In the span of six days, I was able to connect with fifteen of those special life-long friends.

It didn’t matter if I last saw my friend one year ago or twenty-two years ago, I was overcome with an indescribable feeling.

I can only come up with two words: Healing Hands.

(You may recall that I used the term “Healing Hands” when I wrote about the incredible response of my neighborhood in the days immediately following the tornado.)

And now I knew what it felt like to be touched directly by healing hands.

One evening during my visit, I was surrounded by a group of extraordinary women when one friend asked, “Can you tell us about the tornado and the people you have been helping?”

I could not stop the tears.

Before I could tell my beautiful friends about the painful loss that so many were experiencing, I first had to tell them how much I loved each one of them and how the tornado had solidified their tremendous meaning in my life.

I knew with certainty that if my house had been one of the thousands of homes that were dismantled down to their studs, I would still have the love and support of these women.

The most important things in life aren’t things.

When it was time to say good bye to each one of my “home” friends, I found myself hugging a little tighter and holding a little longer than I did in previous years. I even found myself getting in a few extra embraces. I didn’t realize why I did that until I wrote a note of thanks to everyone who had made efforts to see me.

I wrote:

There is something powerfully healing about the love of friends who have known you forever. I am so grateful for my friends who have made tremendous efforts the past few days to spend time with me and bring peace to my heart. I’m taking all the love you bestowed on me back to Alabama.

I suddenly realized that with each embrace, I was collecting. I had been gathering every ounce of love, hope, support and faith so that I could take all these beautiful gifts back to the people of my hurting state.

And while I was sheltered for six days in the loving company of my friends and family, destruction, despair, and devastation were alive and well in Alabama.

Inexplicable loss was waiting for me as I crossed the state line into Alabama.

Along the side of the road were men and women working diligently in 100 degree heat to clear enormous trees haphazardly placed along the side of the highway like a child’s toy Lincoln logs.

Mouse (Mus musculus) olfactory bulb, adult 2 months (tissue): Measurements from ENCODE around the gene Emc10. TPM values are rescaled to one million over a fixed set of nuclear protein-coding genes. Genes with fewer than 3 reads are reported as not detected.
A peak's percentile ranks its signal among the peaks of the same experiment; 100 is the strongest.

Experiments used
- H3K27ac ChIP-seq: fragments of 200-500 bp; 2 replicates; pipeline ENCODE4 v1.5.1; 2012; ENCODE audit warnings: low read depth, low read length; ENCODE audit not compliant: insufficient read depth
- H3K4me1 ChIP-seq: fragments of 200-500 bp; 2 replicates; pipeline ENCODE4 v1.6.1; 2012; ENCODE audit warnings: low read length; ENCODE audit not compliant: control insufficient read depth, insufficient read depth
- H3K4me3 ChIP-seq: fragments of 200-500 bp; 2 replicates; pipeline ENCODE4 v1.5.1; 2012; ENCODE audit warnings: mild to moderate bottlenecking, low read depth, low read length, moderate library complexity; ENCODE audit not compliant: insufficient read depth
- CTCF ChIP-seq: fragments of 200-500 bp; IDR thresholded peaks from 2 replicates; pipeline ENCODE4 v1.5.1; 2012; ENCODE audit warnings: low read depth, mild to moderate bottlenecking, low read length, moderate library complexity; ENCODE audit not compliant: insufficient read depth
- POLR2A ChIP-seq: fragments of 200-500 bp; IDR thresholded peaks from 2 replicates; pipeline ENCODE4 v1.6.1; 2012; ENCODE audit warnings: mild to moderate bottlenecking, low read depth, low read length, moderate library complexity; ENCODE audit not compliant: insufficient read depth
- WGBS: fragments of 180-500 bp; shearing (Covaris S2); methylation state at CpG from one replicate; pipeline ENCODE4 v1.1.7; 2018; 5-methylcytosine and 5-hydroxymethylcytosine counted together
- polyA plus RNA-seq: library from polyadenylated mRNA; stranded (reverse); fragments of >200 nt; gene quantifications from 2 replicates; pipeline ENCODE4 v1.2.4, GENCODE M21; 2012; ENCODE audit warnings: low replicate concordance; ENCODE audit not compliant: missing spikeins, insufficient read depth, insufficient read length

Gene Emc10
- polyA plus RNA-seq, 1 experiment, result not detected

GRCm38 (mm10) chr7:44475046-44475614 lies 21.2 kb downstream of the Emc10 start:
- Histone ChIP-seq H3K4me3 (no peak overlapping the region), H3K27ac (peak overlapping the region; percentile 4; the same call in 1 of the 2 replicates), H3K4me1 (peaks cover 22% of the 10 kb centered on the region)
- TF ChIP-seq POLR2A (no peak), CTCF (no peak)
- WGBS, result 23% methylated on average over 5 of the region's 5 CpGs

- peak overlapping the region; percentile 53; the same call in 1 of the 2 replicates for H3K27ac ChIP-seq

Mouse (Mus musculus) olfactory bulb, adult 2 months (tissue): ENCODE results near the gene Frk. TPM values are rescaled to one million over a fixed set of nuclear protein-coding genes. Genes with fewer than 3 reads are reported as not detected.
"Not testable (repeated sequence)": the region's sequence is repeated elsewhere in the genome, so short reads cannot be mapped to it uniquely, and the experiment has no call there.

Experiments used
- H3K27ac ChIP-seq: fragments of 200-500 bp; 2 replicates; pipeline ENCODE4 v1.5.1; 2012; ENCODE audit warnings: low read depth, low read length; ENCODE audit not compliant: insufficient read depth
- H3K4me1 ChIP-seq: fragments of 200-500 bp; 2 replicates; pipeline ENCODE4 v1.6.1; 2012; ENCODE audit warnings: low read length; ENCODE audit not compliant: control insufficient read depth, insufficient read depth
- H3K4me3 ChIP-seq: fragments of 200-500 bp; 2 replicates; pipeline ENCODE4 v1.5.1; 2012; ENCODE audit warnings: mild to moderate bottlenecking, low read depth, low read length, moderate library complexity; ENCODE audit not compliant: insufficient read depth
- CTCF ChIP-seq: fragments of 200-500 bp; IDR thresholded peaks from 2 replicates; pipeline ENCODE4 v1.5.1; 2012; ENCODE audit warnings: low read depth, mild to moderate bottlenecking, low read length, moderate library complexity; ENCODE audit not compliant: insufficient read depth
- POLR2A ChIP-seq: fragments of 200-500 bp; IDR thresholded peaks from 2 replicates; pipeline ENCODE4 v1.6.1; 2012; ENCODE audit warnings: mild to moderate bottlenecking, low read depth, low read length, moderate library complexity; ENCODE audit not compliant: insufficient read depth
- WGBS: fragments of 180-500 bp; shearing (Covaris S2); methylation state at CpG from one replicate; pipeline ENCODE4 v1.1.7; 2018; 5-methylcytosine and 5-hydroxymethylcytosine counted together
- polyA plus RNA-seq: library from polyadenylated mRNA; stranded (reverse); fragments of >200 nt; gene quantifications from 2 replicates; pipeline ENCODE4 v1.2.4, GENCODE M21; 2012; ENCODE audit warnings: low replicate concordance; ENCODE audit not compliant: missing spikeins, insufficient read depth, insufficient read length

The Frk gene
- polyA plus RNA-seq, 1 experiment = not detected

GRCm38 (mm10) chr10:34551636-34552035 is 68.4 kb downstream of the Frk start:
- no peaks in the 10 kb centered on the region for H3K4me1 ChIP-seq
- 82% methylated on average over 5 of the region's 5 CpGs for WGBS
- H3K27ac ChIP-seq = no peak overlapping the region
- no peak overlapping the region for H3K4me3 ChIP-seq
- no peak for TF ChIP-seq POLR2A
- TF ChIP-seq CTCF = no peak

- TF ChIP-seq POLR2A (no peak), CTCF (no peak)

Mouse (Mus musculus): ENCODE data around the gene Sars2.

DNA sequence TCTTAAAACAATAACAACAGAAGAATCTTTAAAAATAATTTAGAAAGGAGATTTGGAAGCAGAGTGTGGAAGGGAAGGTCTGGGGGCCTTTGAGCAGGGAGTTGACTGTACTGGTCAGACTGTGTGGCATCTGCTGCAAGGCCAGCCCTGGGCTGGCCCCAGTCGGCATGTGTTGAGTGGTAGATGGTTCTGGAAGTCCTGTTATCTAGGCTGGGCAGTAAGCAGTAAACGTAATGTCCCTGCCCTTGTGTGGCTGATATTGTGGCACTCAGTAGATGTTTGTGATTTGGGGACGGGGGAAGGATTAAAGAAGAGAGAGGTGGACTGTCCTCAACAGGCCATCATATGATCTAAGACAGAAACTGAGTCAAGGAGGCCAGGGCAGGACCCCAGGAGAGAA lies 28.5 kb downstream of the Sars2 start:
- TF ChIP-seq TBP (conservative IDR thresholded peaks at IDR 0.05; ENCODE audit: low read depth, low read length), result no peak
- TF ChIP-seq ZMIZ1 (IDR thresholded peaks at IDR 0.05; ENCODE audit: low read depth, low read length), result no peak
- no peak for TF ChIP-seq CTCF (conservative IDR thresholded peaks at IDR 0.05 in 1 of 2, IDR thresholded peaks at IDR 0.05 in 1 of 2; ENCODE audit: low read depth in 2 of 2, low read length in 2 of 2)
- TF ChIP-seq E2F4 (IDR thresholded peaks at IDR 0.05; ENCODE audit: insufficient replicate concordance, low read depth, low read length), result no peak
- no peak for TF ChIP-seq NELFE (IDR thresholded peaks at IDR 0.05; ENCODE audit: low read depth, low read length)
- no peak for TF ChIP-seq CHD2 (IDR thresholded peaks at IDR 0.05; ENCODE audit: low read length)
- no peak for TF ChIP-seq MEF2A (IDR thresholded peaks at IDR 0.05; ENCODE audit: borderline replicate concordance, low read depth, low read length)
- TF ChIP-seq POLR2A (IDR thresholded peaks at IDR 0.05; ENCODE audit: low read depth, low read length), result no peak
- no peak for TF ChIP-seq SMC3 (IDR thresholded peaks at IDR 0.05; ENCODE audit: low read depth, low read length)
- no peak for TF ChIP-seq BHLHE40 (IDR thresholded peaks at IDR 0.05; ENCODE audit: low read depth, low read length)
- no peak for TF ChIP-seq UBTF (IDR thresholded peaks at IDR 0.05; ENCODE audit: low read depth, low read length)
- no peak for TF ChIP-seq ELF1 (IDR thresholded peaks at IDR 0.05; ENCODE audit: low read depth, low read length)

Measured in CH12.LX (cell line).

The size of the piles of debris they had already compiled seemed to dwarf them as if they were merely tiny specks standing next to a mountain of rubble.

My daughters’ sorrowful voices arose from the back seat, “The tornado, Mama…The tornado.”

Sights such as this do not require whole sentences.

Monstrosities such as this need no details.

I could not respond, for I knew my voice would fail me.

As I looked out to see the visible loss, I couldn’t help but think about the invisible loss, the loss that now scars hearts, dreams, souls and spirits.

How will they ever recover?

And then I remembered the way the healing hands had touched me. And it made me think of The List. The list that I had been collecting since April 27th and had yet to share. I knew it was time to share it.

Whether this list brings you hope or inspiration, there is a reason you find yourself here today.

The Angel Impact on Alabama’s Tornado Survivors:

You (and twelve different healing hands from Indiana, Michigan, Ohio and Alabama) provided beautiful clothes and toys to a family who lost their home and car and are still looking for a place to live.

You mailed a pink and blue bible to two beautiful children who tell people, “My Mama went to Heaven,” but still ask their Grandma if their mother will be at church today.

You shopped for new clothes for a little boy whose mother had died protecting him in the tornado.

You took time off work so you could remove trees from people’s cherished homes.